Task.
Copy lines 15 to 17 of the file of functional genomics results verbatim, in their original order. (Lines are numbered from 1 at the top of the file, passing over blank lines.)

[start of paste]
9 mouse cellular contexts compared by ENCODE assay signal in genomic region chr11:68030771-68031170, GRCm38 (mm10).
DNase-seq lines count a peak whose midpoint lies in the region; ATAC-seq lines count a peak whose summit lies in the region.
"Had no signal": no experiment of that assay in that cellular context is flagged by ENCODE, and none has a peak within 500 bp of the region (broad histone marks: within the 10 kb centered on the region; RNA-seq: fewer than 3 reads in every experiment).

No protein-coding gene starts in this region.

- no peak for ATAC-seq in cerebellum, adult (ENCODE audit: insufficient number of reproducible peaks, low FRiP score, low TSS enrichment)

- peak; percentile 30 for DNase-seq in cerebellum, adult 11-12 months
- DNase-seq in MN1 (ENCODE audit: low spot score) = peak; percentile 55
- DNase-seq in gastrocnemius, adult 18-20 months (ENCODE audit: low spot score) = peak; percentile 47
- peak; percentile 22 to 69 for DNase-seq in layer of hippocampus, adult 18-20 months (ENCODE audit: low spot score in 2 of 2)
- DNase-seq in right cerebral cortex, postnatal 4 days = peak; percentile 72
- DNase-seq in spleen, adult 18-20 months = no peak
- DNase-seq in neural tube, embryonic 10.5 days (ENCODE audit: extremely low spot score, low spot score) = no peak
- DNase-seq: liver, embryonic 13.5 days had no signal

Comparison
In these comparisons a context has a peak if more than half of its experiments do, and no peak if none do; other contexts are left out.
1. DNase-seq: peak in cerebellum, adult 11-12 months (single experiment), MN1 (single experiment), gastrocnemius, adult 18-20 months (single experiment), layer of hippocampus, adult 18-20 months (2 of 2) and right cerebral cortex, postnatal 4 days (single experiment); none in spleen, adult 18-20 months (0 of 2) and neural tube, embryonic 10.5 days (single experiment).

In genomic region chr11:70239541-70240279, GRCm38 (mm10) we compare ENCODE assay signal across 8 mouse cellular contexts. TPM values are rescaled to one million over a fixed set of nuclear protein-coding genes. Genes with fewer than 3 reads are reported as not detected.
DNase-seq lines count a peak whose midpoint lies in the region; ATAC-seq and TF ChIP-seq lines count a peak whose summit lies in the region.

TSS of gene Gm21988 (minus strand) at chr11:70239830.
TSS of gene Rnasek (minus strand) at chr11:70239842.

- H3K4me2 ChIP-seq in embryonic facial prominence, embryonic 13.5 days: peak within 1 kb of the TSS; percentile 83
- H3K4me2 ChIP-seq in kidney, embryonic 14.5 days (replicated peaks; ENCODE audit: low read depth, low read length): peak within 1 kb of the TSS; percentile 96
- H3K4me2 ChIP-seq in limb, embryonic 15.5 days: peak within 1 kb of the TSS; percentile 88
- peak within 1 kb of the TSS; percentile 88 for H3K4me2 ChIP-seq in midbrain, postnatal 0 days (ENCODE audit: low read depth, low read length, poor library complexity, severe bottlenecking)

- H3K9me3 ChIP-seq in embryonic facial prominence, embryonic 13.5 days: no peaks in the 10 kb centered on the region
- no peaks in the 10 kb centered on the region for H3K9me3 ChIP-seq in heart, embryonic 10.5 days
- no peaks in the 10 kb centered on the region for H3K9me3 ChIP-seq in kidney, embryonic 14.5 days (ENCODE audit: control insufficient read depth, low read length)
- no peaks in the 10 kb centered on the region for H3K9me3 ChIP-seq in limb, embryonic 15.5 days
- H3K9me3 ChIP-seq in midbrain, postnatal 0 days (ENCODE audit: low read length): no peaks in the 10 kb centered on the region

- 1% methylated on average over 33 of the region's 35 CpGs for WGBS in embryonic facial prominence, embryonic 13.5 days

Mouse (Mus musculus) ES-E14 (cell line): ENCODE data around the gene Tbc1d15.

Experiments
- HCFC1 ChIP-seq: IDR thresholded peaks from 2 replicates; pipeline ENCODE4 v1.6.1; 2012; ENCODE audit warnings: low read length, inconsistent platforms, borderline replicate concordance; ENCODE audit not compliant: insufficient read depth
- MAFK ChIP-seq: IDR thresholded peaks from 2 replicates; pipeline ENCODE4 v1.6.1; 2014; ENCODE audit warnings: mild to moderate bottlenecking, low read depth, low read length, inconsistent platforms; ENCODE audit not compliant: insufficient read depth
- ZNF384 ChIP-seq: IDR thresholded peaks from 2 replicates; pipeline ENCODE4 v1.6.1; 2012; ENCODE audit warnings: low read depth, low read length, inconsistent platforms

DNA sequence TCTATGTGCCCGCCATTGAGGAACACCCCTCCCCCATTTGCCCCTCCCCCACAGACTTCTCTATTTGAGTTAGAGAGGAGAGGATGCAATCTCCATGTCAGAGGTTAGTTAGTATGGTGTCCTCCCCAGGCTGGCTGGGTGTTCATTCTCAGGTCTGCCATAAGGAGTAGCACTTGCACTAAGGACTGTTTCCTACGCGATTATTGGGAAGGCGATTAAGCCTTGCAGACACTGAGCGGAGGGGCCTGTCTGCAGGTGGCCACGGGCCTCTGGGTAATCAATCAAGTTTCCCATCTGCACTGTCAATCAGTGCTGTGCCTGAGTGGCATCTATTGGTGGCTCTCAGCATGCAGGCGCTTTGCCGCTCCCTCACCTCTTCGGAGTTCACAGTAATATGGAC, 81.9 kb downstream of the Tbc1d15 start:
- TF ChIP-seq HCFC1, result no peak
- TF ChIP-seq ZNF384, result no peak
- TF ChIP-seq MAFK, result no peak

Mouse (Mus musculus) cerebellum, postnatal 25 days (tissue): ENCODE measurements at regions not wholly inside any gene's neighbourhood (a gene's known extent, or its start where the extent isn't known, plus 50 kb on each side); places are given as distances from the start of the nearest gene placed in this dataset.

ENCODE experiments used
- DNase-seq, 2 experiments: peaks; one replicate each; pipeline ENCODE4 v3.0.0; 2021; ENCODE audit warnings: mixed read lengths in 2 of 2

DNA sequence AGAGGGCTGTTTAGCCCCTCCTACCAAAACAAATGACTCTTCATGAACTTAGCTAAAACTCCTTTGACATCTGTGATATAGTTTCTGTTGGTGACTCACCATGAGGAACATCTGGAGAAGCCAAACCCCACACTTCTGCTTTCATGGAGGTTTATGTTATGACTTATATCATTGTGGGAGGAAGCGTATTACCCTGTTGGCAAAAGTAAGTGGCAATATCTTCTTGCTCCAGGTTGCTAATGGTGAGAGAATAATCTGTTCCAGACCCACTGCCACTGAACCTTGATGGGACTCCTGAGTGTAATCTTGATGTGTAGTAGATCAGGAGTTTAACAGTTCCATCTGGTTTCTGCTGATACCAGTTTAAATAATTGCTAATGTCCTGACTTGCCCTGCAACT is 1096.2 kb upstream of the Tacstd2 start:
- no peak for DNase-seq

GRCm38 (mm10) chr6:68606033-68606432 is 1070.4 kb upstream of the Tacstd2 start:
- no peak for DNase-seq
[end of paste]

In these comparisons a context has a peak if more than half of its experiments do, and no peak if none do; other contexts are left out.
1. DNase-seq: peak in cerebellum, adult 11-12 months (single experiment), MN1 (single experiment), gastrocnemius, adult 18-20 months (single experiment), layer of hippocampus, adult 18-20 months (2 of 2) and right cerebral cortex, postnatal 4 days (single experiment); none in spleen, adult 18-20 months (0 of 2) and neural tube, embryonic 10.5 days (single experiment).

In genomic region chr11:70239541-70240279, GRCm38 (mm10) we compare ENCODE assay signal across 8 mouse cellular contexts. TPM values are rescaled to one million over a fixed set of nuclear protein-coding genes. Genes with fewer than 3 reads are reported as not detected.